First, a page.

Sheriff’s Office says new bill extends ability to investigate, punish animal cruelty offenders

A bill signed into action by President Donald Trump late last month made animal cruelty a federal felony, and according to the St. Charles Parish Sheriff’s Office it will indeed extend its ability to punish offenders on the local level.

The PACT Act, an acronym for Preventing Animal Cruelty and Torture and a bipartisan act, was unanimously passed by the Senate last month and expands on a previous law passed nearly a decade ago. All 50 states have state laws concerning animal cruelty, but now federal authorities will have jurisdiction to pursue offenders without being bound by state law.

Previously, federal law prohibited animal fighting and animal cruelty was only considered criminal if the offender created or sold videos showing the incident. PACT dictates one may be prosecuted for burning, drowning, suffocating, crushing, impaling or sexually exploiting animals.

Federal authorities are also now able to prosecute criminals if the act of cruelty happens on federal property. Those convicted face up to seven years in prison with fines in addition.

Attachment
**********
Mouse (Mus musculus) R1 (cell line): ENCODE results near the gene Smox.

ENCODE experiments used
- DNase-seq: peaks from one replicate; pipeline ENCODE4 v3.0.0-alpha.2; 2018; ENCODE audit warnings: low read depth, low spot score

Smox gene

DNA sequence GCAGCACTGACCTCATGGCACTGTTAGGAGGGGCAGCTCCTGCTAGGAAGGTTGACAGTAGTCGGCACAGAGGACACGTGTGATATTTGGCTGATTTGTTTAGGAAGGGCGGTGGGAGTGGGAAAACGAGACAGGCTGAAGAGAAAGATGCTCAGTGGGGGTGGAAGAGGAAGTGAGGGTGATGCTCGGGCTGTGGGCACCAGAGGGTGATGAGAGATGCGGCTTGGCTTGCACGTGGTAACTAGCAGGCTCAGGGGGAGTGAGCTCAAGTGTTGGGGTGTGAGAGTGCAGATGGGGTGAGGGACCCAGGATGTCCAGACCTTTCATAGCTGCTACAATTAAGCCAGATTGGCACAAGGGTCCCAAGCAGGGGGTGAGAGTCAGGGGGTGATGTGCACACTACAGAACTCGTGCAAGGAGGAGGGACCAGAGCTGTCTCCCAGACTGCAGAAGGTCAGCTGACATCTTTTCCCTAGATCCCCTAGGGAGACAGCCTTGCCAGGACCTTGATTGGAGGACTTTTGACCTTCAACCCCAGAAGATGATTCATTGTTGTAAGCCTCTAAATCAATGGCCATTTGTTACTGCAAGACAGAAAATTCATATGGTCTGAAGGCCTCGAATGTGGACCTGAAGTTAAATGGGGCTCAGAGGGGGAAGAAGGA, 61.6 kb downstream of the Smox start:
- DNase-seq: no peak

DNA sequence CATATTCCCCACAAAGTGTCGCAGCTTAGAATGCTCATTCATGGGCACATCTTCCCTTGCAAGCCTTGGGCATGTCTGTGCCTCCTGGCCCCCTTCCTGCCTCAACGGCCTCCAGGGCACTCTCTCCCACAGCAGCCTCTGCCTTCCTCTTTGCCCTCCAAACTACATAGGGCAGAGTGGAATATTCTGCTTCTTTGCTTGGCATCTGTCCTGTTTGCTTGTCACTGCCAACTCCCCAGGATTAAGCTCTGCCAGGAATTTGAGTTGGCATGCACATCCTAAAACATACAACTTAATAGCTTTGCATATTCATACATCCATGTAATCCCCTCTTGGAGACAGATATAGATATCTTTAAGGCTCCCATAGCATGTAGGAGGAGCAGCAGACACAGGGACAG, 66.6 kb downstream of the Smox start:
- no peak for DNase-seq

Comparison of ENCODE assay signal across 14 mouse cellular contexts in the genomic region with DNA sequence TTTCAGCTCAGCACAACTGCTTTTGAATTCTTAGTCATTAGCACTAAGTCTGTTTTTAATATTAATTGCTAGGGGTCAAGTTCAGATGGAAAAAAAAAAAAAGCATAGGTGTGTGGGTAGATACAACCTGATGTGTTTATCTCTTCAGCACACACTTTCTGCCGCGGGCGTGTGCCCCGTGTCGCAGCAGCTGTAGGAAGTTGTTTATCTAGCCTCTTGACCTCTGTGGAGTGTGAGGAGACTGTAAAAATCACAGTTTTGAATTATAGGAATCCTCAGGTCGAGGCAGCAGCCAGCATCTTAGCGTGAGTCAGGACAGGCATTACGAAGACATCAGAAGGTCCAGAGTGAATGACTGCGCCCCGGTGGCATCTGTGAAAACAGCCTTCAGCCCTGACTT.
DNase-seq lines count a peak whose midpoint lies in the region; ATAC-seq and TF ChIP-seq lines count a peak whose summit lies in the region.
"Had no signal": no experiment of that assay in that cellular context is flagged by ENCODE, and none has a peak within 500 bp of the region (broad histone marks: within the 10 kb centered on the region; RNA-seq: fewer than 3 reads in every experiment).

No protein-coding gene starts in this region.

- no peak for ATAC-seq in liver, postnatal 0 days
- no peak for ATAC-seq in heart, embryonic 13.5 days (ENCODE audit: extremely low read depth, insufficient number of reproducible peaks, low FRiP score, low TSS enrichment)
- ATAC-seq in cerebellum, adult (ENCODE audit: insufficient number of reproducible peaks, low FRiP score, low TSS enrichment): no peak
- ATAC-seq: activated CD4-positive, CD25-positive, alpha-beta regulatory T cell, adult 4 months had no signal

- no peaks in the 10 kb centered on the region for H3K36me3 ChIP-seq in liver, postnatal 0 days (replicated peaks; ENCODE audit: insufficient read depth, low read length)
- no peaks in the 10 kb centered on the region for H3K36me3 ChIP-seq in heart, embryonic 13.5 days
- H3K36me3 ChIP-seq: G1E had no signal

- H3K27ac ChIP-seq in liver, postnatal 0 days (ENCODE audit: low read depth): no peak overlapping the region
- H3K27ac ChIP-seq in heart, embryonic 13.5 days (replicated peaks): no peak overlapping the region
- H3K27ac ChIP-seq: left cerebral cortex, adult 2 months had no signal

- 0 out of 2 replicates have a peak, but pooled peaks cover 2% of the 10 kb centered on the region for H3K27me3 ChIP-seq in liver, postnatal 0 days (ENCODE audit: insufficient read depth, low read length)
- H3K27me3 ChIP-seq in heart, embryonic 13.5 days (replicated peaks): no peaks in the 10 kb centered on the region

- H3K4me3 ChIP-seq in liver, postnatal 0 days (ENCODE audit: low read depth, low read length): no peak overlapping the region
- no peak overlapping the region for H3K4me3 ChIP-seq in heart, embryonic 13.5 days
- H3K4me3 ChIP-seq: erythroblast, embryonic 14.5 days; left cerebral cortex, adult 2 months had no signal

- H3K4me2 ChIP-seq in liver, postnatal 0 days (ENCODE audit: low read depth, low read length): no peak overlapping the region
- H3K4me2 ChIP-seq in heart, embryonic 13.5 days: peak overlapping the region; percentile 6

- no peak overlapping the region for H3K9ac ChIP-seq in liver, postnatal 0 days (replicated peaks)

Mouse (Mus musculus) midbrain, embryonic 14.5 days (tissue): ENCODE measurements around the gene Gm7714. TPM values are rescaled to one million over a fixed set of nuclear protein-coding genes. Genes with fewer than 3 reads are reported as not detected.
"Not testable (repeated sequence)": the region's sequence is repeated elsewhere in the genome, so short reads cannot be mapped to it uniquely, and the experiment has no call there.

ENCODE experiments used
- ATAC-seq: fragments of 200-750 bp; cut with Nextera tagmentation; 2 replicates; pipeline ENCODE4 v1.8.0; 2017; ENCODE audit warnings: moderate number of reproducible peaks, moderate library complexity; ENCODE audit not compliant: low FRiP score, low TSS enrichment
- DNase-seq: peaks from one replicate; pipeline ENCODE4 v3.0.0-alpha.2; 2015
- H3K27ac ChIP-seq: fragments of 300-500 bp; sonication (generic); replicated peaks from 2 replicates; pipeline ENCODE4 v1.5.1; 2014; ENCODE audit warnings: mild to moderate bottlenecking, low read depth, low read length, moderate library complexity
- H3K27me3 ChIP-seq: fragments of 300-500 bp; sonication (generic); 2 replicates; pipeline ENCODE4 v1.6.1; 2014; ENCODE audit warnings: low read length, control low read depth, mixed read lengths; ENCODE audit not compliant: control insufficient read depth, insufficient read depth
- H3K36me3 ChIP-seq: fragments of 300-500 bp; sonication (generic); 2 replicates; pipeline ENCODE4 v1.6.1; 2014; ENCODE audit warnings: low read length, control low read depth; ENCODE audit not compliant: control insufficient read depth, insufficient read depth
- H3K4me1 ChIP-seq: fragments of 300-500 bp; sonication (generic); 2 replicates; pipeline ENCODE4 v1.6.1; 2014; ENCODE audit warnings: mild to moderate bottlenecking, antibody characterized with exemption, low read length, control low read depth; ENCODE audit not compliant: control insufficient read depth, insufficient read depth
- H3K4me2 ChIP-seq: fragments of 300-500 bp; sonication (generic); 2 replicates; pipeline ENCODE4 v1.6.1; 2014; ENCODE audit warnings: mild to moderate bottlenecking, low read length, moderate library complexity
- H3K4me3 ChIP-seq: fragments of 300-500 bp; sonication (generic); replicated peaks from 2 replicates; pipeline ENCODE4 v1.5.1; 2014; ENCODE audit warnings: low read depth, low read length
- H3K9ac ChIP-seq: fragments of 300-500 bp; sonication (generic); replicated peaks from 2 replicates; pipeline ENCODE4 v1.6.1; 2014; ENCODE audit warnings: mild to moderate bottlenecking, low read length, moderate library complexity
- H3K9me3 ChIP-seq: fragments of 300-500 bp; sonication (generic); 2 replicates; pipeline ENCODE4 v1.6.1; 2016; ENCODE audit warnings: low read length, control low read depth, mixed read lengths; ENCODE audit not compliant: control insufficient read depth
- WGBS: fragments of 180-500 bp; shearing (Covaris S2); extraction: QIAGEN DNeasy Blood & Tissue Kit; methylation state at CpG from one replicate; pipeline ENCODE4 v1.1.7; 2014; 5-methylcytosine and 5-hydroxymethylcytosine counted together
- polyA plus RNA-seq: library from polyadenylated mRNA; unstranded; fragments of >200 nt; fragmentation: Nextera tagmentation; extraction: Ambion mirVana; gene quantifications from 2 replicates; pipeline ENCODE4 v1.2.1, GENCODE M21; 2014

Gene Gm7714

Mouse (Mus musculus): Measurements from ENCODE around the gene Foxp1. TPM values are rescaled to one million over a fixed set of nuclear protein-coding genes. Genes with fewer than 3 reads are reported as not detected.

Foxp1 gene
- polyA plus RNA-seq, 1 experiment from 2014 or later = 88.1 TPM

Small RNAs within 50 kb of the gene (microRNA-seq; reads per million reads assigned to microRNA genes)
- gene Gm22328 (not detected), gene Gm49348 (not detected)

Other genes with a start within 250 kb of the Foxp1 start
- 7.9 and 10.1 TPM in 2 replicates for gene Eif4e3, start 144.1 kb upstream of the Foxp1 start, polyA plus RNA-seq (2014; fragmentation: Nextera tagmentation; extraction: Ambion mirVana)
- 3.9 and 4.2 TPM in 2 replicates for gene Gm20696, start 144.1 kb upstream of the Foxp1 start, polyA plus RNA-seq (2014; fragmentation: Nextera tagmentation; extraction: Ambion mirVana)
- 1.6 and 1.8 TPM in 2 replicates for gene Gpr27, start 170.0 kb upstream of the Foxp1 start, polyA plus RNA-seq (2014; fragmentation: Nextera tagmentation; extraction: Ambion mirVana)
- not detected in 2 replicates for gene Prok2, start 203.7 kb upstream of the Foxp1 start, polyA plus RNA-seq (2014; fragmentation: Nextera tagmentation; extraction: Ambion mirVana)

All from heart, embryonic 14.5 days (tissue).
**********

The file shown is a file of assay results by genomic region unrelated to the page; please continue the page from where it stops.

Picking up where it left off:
In Louisiana, aggravated animal cruelty already carried severe potential penalties, with up to 10 years in prison for the act which is defined as any person intentionally or with criminal neglect torturing, maiming or mutilating an animal.

But Cpl. James Grimaldi, St. Charles Parish Sheriff’s Office spokesman, said it expands local law enforcement’s reach when it comes to these matters.

“The torture of innocent animals is abhorrent and should be punished to the fullest extent of the law,” Grimaldi said. “The PACT Act provides federal investigational tools for animal cruelty cases which meet the criteria defined under the bill. It’s a significant tool for both state and local resources because it will allow our deputies investigating these cases to partner with the federal government.”

He said that becomes extremely helpful for investigators, particularly when a case falls under multiple jurisdictions. Grimaldi added the bill opens the possibility of criminally charging an offender on both state and federal levels.

“But more importantly, it gives our investigators access to federal resources during the investigation,” Grimaldi said.

Dr. Jena Troxler, supervisor of St. Charles Parish Animal Control and a veterinarian, said while St. Charles Parish had a strong existing foundation to prosecute offenders, praised the bill for the positives it can bring across the nation.

“St. Charles follows state law in cruelty cases and our judicial system does a great job of prosecution in such cases,” Troxler said. “However, all states didn’t have such a foundation to follow through with animal cruelty charges, and this is a milestone for them.”


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